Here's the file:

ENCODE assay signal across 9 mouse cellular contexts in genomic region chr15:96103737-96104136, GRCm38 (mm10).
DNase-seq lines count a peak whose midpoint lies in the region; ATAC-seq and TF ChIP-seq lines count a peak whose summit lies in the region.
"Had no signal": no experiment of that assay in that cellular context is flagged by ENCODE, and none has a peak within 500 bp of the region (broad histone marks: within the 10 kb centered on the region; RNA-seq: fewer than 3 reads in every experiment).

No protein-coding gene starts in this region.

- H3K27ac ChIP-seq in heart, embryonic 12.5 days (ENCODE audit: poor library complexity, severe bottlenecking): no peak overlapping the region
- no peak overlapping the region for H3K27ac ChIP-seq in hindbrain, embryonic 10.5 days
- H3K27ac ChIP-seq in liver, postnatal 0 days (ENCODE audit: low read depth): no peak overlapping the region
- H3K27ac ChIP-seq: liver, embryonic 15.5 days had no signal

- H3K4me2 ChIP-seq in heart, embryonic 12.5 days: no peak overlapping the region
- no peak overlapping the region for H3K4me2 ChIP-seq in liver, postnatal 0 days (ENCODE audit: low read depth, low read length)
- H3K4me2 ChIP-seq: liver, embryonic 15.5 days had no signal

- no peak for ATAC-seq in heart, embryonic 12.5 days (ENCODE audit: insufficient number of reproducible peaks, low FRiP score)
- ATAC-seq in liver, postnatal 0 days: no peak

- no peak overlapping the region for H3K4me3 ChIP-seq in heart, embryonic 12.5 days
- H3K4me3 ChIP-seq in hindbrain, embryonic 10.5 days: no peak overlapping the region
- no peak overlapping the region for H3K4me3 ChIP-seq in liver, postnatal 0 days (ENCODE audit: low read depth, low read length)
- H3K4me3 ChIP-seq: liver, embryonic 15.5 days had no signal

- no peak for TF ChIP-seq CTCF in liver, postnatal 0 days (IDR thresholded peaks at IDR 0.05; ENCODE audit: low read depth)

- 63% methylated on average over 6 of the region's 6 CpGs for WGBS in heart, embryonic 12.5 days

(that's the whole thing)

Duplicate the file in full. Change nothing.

ENCODE assay signal across 9 mouse cellular contexts in genomic region chr15:96103737-96104136, GRCm38 (mm10).
DNase-seq lines count a peak whose midpoint lies in the region; ATAC-seq and TF ChIP-seq lines count a peak whose summit lies in the region.
"Had no signal": no experiment of that assay in that cellular context is flagged by ENCODE, and none has a peak within 500 bp of the region (broad histone marks: within the 10 kb centered on the region; RNA-seq: fewer than 3 reads in every experiment).

No protein-coding gene starts in this region.

- H3K27ac ChIP-seq in heart, embryonic 12.5 days (ENCODE audit: poor library complexity, severe bottlenecking): no peak overlapping the region
- no peak overlapping the region for H3K27ac ChIP-seq in hindbrain, embryonic 10.5 days
- H3K27ac ChIP-seq in liver, postnatal 0 days (ENCODE audit: low read depth): no peak overlapping the region
- H3K27ac ChIP-seq: liver, embryonic 15.5 days had no signal

- H3K4me2 ChIP-seq in heart, embryonic 12.5 days: no peak overlapping the region
- no peak overlapping the region for H3K4me2 ChIP-seq in liver, postnatal 0 days (ENCODE audit: low read depth, low read length)
- H3K4me2 ChIP-seq: liver, embryonic 15.5 days had no signal

- no peak for ATAC-seq in heart, embryonic 12.5 days (ENCODE audit: insufficient number of reproducible peaks, low FRiP score)
- ATAC-seq in liver, postnatal 0 days: no peak

- no peak overlapping the region for H3K4me3 ChIP-seq in heart, embryonic 12.5 days
- H3K4me3 ChIP-seq in hindbrain, embryonic 10.5 days: no peak overlapping the region
- no peak overlapping the region for H3K4me3 ChIP-seq in liver, postnatal 0 days (ENCODE audit: low read depth, low read length)
- H3K4me3 ChIP-seq: liver, embryonic 15.5 days had no signal

- no peak for TF ChIP-seq CTCF in liver, postnatal 0 days (IDR thresholded peaks at IDR 0.05; ENCODE audit: low read depth)

- 63% methylated on average over 6 of the region's 6 CpGs for WGBS in heart, embryonic 12.5 days